At his induction into the Baseball Hall of Fame, former Negro League player Buck Leonard said, "Now, we in the Negro Leagues felt like we were contributing something to baseball, too, when we were playing.... We loved the game.... But we thought that we should have and could have made the major leagues." The Negro Leagues had some of the best talent in baseball but from their earliest days the players were segregated from those leagues that received all the recognition.
This history of the Negro Leagues begins with the second half of the 19th century and the early attempts by African American players to be allowed to play with white teammates, and progresses through the "Gentleman's Agreement" in the 1890s which kept baseball segregated.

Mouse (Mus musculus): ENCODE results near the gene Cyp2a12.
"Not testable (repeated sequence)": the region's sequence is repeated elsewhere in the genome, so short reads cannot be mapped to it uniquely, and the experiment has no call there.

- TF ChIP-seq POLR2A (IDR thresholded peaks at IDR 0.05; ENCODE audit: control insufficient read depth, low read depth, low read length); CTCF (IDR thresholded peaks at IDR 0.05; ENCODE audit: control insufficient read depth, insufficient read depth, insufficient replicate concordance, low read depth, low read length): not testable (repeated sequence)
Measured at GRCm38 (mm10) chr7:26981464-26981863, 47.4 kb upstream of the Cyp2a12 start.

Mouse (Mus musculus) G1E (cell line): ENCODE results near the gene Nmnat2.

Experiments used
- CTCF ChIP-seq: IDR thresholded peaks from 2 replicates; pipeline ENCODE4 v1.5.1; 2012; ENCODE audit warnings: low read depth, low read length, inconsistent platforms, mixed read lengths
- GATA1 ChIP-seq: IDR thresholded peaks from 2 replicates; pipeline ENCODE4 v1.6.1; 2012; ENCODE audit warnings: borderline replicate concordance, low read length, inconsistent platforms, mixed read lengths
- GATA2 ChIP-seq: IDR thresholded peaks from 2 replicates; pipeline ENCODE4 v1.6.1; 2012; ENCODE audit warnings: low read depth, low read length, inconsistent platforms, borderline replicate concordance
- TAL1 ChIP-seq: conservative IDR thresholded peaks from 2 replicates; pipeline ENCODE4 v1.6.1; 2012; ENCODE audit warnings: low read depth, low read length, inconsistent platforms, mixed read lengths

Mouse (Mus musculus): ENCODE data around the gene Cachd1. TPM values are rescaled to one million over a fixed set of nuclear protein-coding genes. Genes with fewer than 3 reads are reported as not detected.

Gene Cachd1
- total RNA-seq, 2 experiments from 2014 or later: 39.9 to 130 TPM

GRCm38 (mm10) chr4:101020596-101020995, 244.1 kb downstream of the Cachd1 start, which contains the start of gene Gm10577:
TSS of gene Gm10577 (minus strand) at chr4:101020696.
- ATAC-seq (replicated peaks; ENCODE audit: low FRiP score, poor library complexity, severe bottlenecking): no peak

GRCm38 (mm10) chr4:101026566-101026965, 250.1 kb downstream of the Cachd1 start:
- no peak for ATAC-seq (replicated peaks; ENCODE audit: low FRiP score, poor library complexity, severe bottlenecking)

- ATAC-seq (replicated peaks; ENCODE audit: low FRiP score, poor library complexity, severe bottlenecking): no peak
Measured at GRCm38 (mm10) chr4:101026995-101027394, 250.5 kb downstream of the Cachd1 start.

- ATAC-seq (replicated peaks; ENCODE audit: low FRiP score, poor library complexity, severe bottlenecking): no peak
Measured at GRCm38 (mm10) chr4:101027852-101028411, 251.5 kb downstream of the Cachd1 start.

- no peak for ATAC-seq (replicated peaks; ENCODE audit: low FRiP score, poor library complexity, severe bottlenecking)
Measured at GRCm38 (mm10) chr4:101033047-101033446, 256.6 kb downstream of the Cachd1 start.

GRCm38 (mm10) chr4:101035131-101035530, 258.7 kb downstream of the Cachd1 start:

The establishment of the first successful Negro League in 1920 is covered and various aspects of the game for the players discussed (lodgings, travel accommodations, families, difficulties because of race, off-season jobs, play and life in Latin America). In 1960, the Birmingham Black Barons went out of business and took the Negro Leagues with them.
There are many stories of individual players, owners, umpires, and others involved with the Negro Leagues in the U.S. and Latin America, along with photos, appendices, notes, bibliography and index.
This item is Non-Returnable
- ISBN-13: 9780786475216
- ISBN-10: 0786475218
- Publisher: McFarland & Company
- Publish Date: February 2013
- Dimensions: 9.9 x 6.9 x 0.8 inches
- Shipping Weight: 1.4 pounds
- Page Count: 383
- Reading Level: Ages 18-UP